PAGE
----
How to Handle a Cheating Partner in a Common Law Marriage in Florida

‍No one wants to think about the possibility of their partner cheating, especially in a common law marriage. It can be an incredibly difficult and emotional situation to handle, especially in the state of Florida. This is why it’s important to understand the legal implications of a cheating partner in a common law marriage. It’s important to know what the rights of both parties are and the legal consequences of the situation. 

Learning how to handle a cheating partner in a common law marriage in Florida can help protect both parties, as well as ensure a smooth transition should a dissolution of the marriage become necessary.

What is a common law marriage in Florida?

A common law marriage in Florida is a type of non-marital relationship in which the parties are considered married, even though they did not go through a formal marriage ceremony. Florida does not recognize common law marriage, but it does recognize certain aspects of it.

For example, if two individuals have been in a relationship for 7 years, there’s a chance that the courts will consider them as if they were married under the doctrine of “equitable estoppel.” There are certain requirements for a common law marriage in Florida, and if the couple meets them, they could be considered married. 

To begin with, two people who are not married to each other can enter into a common law marriage if they satisfy certain conditions. They must have:

  • lived together in Florida as spouses for a continuous period of at least 5 years; or

How is adultery defined in Florida law?

Adultery is a legal term that refers to any act of sexual intercourse between a married person and someone other than their spouse. An extramarital affair between unmarried people isn’t adultery. While adultery can have serious consequences, particularly in divorce cases, neither party in a common law marriage is entitled to a divorce based on their partner’s adultery. 

If a married person commits adultery, they can be sued by their spouse for divorce on the grounds of “constructive desertion.” Constructive desertion occurs when a spouse engages in wrongful conduct that makes cohabitation unsafe or unsuitable, such as domestic violence or sexual abuse. In order to sue for divorce on the grounds of constructive desertion, the non-offending spouse must live apart from the offending spouse for at least 12 months.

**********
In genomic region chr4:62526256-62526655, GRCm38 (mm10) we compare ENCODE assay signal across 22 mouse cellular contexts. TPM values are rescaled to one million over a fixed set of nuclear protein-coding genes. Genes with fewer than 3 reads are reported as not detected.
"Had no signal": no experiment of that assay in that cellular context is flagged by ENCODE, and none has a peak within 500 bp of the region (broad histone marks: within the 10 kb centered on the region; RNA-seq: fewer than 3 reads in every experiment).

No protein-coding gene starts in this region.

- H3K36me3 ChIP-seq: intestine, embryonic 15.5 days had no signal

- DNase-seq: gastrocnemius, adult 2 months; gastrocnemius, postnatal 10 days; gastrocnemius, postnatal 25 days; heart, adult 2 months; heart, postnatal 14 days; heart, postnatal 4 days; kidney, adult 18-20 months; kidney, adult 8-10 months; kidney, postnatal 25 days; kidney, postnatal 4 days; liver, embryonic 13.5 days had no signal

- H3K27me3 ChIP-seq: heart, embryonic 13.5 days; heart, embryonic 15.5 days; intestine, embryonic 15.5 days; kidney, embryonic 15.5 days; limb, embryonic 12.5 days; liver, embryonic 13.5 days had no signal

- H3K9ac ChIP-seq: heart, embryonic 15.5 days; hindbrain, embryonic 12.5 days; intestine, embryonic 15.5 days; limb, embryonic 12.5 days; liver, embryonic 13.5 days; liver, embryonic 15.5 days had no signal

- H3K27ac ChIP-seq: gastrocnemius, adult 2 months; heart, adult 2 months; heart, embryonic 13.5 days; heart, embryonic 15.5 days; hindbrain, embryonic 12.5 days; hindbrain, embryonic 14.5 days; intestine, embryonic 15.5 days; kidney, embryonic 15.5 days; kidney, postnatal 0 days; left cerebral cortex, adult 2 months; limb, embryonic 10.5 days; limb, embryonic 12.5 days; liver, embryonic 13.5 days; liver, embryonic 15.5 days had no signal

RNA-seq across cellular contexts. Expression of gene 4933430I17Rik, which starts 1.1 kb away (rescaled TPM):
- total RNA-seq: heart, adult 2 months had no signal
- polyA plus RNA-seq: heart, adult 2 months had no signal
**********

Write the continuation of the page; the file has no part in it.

The legal consequences of adultery in a common law marriage in Florida

While the consequences depend on the specific facts of each case, adultery in a common law relationship may entitle the wronged spouse to: spousal support, equitable distribution, attorney’s fees, and an injunction against the adulterous spouse to prevent future adultery.

Adultery is generally considered a significant factor in determining spousal support and equitable distribution in a common law marriage. There is no specific formula for calculating the amount of support in every case, but adultery and other factors may increase the length of time a spouse is entitled to financial assistance. The spouse seeking support has the burden of proving the amount of support they are entitled to.

The rights of both parties in a common law marriage

If a committed relationship enters into a common law marriage, as soon as one of the parties cheats, the other party has the right to sue for a divorce. The individual who was cheated on has every right to file for divorce if the relationship was serious enough and followed the requirements for a common law marriage.

The individual who was cheated on does not have to attempt to repair the relationship, as is often the case in divorces where there is no cheating involved. In fact, the individual who was cheated on does not even have to provide a reason for the divorce.

How to handle a cheating partner in a common law marriage

If you don’t want to end up in a messy divorce, try to work out your feelings. Make sure you have a good therapist you can talk to before you decide to end the relationship.

If you decide to end the relationship, make sure to do so in person. Ending the relationship over the phone or through text, even if it’s done with the best of intentions, can be seen as very insensitive. While you shouldn’t allow their cheating to affect your decision to end the relationship, you also shouldn’t rush into ending the relationship.